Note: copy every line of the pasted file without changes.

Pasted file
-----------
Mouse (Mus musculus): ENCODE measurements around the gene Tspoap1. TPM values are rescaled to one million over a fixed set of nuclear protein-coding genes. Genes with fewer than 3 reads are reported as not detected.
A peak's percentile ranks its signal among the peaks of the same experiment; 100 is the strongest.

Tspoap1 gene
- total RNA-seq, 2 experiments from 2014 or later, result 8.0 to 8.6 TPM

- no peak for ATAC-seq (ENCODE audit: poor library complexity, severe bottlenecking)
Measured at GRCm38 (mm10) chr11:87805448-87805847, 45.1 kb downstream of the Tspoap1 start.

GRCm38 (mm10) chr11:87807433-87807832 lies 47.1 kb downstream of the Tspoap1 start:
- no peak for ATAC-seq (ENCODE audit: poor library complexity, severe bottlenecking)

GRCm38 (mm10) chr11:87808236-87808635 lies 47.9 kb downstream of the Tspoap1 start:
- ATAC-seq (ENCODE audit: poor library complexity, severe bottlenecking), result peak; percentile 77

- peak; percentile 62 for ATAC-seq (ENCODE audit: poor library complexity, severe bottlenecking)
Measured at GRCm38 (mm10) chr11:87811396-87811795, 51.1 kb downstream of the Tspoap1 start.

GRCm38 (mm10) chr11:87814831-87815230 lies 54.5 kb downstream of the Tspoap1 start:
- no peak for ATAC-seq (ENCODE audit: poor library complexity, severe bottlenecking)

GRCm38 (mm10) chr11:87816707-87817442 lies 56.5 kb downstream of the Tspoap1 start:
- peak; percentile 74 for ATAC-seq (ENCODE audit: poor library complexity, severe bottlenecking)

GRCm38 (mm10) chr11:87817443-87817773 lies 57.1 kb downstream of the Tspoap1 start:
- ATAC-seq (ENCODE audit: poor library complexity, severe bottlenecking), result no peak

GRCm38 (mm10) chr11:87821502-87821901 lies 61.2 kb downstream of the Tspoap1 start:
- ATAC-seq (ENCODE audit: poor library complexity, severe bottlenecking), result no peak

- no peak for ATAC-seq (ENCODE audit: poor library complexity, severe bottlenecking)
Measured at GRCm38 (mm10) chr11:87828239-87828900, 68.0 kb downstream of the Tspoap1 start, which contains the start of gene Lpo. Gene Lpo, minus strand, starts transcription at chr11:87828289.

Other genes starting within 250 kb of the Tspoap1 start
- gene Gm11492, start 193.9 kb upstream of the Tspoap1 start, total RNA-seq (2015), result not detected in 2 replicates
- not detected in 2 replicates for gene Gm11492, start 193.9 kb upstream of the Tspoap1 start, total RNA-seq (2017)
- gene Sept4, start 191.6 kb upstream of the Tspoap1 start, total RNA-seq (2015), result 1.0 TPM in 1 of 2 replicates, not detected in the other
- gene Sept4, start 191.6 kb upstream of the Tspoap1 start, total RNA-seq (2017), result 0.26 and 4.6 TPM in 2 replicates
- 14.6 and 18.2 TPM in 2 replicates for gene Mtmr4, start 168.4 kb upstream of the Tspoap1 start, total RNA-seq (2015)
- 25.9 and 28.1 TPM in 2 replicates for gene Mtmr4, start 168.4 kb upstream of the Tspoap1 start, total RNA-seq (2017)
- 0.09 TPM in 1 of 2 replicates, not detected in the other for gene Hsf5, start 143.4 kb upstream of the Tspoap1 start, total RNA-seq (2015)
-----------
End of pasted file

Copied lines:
Mouse (Mus musculus): ENCODE measurements around the gene Tspoap1. TPM values are rescaled to one million over a fixed set of nuclear protein-coding genes. Genes with fewer than 3 reads are reported as not detected.
A peak's percentile ranks its signal among the peaks of the same experiment; 100 is the strongest.

Tspoap1 gene
- total RNA-seq, 2 experiments from 2014 or later, result 8.0 to 8.6 TPM

- no peak for ATAC-seq (ENCODE audit: poor library complexity, severe bottlenecking)
Measured at GRCm38 (mm10) chr11:87805448-87805847, 45.1 kb downstream of the Tspoap1 start.

GRCm38 (mm10) chr11:87807433-87807832 lies 47.1 kb downstream of the Tspoap1 start:
- no peak for ATAC-seq (ENCODE audit: poor library complexity, severe bottlenecking)

GRCm38 (mm10) chr11:87808236-87808635 lies 47.9 kb downstream of the Tspoap1 start:
- ATAC-seq (ENCODE audit: poor library complexity, severe bottlenecking), result peak; percentile 77

- peak; percentile 62 for ATAC-seq (ENCODE audit: poor library complexity, severe bottlenecking)
Measured at GRCm38 (mm10) chr11:87811396-87811795, 51.1 kb downstream of the Tspoap1 start.

GRCm38 (mm10) chr11:87814831-87815230 lies 54.5 kb downstream of the Tspoap1 start:
- no peak for ATAC-seq (ENCODE audit: poor library complexity, severe bottlenecking)

GRCm38 (mm10) chr11:87816707-87817442 lies 56.5 kb downstream of the Tspoap1 start:
- peak; percentile 74 for ATAC-seq (ENCODE audit: poor library complexity, severe bottlenecking)

GRCm38 (mm10) chr11:87817443-87817773 lies 57.1 kb downstream of the Tspoap1 start:
- ATAC-seq (ENCODE audit: poor library complexity, severe bottlenecking), result no peak

GRCm38 (mm10) chr11:87821502-87821901 lies 61.2 kb downstream of the Tspoap1 start:
- ATAC-seq (ENCODE audit: poor library complexity, severe bottlenecking), result no peak

- no peak for ATAC-seq (ENCODE audit: poor library complexity, severe bottlenecking)
Measured at GRCm38 (mm10) chr11:87828239-87828900, 68.0 kb downstream of the Tspoap1 start, which contains the start of gene Lpo. Gene Lpo, minus strand, starts transcription at chr11:87828289.

Other genes starting within 250 kb of the Tspoap1 start
- gene Gm11492, start 193.9 kb upstream of the Tspoap1 start, total RNA-seq (2015), result not detected in 2 replicates
- not detected in 2 replicates for gene Gm11492, start 193.9 kb upstream of the Tspoap1 start, total RNA-seq (2017)
- gene Sept4, start 191.6 kb upstream of the Tspoap1 start, total RNA-seq (2015), result 1.0 TPM in 1 of 2 replicates, not detected in the other
- gene Sept4, start 191.6 kb upstream of the Tspoap1 start, total RNA-seq (2017), result 0.26 and 4.6 TPM in 2 replicates
- 14.6 and 18.2 TPM in 2 replicates for gene Mtmr4, start 168.4 kb upstream of the Tspoap1 start, total RNA-seq (2015)
- 25.9 and 28.1 TPM in 2 replicates for gene Mtmr4, start 168.4 kb upstream of the Tspoap1 start, total RNA-seq (2017)
- 0.09 TPM in 1 of 2 replicates, not detected in the other for gene Hsf5, start 143.4 kb upstream of the Tspoap1 start, total RNA-seq (2015)